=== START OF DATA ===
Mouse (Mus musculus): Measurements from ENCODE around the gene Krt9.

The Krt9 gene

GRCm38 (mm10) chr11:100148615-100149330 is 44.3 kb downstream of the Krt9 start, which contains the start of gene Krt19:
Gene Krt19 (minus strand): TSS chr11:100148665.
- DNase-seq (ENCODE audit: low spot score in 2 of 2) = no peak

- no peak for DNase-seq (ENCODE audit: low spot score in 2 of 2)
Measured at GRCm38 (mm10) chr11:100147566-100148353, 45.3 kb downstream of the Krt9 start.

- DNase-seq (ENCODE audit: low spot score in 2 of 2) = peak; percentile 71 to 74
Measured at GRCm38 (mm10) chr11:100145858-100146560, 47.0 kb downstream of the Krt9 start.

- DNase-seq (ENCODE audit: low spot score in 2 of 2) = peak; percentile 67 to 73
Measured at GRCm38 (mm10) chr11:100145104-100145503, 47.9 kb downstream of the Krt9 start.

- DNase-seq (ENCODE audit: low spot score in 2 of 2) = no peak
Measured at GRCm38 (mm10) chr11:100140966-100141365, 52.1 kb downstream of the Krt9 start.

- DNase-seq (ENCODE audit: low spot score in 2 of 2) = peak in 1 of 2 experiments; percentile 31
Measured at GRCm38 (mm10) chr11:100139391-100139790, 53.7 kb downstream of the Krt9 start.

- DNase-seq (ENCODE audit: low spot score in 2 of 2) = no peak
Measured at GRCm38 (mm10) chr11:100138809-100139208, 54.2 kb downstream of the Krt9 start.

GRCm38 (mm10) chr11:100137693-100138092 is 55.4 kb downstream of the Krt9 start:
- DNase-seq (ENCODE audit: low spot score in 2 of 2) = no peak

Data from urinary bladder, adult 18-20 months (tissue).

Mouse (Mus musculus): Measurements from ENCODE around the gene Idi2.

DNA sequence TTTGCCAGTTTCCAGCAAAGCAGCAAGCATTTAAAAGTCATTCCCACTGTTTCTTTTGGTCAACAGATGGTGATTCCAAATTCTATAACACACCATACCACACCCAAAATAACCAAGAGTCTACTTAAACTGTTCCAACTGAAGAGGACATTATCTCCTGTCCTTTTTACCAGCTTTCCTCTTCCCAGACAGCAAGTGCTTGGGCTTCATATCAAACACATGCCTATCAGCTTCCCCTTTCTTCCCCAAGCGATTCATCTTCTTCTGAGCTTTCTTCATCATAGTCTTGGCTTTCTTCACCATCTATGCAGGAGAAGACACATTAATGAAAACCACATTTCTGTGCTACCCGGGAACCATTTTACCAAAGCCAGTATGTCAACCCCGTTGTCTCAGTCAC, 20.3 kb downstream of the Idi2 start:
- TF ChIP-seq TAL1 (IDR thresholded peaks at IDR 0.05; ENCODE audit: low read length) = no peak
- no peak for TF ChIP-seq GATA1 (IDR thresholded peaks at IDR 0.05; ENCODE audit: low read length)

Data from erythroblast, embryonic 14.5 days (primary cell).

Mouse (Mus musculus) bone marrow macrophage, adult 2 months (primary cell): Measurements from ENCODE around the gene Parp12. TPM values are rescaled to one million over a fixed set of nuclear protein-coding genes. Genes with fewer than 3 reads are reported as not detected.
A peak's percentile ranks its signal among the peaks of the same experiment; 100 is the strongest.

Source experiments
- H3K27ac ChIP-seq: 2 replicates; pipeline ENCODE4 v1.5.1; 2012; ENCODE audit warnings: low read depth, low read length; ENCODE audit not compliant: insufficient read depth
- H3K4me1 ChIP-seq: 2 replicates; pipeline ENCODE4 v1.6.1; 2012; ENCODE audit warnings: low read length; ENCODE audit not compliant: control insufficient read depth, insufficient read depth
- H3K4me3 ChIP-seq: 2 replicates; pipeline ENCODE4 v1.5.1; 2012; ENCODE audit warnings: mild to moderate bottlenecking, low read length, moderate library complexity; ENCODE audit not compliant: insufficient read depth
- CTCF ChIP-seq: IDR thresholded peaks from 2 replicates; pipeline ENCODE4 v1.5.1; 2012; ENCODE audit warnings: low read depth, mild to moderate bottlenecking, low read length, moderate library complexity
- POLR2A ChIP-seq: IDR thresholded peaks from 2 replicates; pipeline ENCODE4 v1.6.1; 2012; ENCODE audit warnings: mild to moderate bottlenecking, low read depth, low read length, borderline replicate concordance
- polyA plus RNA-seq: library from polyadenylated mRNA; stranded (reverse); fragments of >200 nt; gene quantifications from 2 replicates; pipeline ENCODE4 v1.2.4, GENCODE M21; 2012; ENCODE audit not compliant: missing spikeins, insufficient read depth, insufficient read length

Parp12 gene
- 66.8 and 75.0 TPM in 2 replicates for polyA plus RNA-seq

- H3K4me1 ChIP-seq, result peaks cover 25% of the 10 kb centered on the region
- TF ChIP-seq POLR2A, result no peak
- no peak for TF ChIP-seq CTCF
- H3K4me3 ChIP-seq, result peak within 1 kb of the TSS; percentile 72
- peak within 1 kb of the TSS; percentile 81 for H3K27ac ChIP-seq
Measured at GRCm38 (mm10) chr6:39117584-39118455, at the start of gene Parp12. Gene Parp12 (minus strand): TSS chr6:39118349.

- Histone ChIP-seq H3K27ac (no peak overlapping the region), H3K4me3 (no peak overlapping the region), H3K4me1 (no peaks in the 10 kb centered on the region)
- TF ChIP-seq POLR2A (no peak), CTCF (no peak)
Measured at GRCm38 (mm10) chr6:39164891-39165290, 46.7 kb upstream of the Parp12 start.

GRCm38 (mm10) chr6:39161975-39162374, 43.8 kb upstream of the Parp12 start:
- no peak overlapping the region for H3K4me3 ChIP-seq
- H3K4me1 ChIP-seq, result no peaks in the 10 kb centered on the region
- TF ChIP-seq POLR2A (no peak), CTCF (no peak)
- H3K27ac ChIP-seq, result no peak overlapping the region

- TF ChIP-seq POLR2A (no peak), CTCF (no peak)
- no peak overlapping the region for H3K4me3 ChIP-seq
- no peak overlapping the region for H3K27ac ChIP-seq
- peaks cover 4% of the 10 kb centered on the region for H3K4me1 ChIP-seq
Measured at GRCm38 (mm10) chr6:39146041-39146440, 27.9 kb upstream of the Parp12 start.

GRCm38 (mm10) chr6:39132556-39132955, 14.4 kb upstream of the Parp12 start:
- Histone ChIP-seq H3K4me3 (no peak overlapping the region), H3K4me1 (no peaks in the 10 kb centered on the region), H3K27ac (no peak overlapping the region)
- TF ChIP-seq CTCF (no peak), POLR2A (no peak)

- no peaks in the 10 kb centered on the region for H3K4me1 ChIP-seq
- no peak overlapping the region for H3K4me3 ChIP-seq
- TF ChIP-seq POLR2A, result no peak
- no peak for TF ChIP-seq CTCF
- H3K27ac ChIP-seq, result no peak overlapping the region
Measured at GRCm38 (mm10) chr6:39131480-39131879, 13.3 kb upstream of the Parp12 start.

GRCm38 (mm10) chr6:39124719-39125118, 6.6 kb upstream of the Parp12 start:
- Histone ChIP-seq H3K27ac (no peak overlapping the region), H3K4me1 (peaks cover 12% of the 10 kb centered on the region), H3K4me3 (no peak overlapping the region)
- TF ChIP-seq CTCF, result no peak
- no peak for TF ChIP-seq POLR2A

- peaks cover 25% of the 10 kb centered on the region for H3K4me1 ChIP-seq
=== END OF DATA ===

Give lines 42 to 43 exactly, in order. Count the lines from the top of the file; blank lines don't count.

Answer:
Measured at GRCm38 (mm10) chr6:39117584-39118455, at the start of gene Parp12. Gene Parp12 (minus strand): TSS chr6:39118349.

- Histone ChIP-seq H3K27ac (no peak overlapping the region), H3K4me3 (no peak overlapping the region), H3K4me1 (no peaks in the 10 kb centered on the region)